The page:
In short, today I went back to my usual home, visited the boy and spent some time in the house.  it was only for about 3 hours but as it took an hour and a half to get there and a little under three hours to get back, it made for an exceptionally long day.  But a good one I feel.

I hadn’t told anyone I was returning, mostly because I didn’t want anyone to suggest visiting or anything else remotely similar, today or at any future point as I think it would have been too much for me at the time.  Also I just wanted to be able to focus on one thing at a time and deal with one little situation on my own, break it down and work through it piece by bite-size piece.  And I did!  And I feel proud of myself.  And at the same time I am also sitting here laughing at myself for being proud of doing something other people do all the time!

My mum often says “you’re not ‘other people’. You’re you and you’re individual”, and I think in this case she may have a point.  Because while I sit here and smile indulgently, quietly mock myself at my enthusiasm over my meagre achievements I would have carried out without a moments thought not less than three months ago, part of me also hides the beam of pride at myself for overcoming this miniature wall of adversity and silently pats me, very gently, on the back.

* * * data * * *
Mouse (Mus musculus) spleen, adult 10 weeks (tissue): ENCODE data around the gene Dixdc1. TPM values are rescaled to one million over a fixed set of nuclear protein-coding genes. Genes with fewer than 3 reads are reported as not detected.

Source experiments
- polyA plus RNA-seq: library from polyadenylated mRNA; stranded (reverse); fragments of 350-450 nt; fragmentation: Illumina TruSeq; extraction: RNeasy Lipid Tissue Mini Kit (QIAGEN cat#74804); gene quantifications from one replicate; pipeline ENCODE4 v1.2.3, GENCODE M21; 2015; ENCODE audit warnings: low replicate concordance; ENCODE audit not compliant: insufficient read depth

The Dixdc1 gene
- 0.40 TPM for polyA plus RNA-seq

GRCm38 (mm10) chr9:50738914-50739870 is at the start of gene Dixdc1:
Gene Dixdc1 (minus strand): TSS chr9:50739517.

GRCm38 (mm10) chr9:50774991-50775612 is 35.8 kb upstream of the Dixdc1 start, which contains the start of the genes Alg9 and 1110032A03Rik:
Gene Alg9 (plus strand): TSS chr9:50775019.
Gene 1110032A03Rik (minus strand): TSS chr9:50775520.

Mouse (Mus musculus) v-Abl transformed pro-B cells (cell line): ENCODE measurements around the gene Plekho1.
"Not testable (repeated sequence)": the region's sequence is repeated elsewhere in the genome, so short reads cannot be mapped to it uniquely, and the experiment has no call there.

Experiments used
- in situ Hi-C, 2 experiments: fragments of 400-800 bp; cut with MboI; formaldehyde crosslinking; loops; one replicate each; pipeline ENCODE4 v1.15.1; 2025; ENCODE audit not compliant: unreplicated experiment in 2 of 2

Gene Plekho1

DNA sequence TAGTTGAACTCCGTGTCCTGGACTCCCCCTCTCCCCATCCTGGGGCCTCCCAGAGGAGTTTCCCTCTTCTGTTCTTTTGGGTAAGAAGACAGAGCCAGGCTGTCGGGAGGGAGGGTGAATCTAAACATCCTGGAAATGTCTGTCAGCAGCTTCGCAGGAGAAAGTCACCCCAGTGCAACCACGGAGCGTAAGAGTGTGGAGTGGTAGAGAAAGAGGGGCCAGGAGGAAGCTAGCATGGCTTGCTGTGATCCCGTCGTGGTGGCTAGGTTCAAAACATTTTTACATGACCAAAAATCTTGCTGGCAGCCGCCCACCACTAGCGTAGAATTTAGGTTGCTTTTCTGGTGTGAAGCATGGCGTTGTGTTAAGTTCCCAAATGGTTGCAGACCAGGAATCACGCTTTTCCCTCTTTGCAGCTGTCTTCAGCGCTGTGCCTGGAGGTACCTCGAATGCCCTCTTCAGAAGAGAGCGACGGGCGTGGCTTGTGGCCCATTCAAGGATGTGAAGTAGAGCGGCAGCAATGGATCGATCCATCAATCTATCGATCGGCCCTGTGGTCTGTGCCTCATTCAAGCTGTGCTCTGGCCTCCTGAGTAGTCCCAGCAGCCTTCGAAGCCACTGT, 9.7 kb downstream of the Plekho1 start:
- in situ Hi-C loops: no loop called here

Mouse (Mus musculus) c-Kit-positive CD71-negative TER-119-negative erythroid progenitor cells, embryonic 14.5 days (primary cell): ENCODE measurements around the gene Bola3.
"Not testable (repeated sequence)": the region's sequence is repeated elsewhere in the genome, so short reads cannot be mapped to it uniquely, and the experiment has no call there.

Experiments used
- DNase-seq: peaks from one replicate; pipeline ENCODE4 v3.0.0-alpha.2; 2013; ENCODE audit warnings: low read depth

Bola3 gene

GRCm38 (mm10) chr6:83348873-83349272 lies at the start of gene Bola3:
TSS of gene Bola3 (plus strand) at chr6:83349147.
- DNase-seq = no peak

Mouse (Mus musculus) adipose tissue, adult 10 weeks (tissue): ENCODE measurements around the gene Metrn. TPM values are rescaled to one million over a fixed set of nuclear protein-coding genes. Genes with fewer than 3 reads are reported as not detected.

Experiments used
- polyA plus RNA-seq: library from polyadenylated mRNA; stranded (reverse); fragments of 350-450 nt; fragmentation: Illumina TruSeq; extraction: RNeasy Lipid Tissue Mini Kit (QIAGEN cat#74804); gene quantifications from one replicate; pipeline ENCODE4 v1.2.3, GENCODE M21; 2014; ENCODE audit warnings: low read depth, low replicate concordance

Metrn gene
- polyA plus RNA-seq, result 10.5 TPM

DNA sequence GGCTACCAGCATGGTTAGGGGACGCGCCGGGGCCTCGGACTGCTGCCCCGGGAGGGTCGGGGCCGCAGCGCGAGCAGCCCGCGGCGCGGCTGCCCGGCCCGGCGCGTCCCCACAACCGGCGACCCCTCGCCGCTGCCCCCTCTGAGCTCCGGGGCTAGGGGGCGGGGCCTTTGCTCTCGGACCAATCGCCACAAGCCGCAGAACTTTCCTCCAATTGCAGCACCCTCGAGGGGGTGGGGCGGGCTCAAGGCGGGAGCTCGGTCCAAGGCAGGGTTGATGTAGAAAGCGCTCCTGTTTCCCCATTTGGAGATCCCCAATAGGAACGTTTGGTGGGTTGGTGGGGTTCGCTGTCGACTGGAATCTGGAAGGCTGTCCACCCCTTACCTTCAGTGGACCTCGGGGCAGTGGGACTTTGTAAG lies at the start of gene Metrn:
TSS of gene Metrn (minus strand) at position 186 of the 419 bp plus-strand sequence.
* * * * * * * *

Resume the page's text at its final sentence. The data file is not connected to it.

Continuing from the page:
Like a child learning their steps in the way of the world I am, at some stage going to have to accept that for now, I am child like in my progression and the smallest hurdle should be greeted with courage and determination but equally should be rewarded with praise and encouragement to enable me to face the next.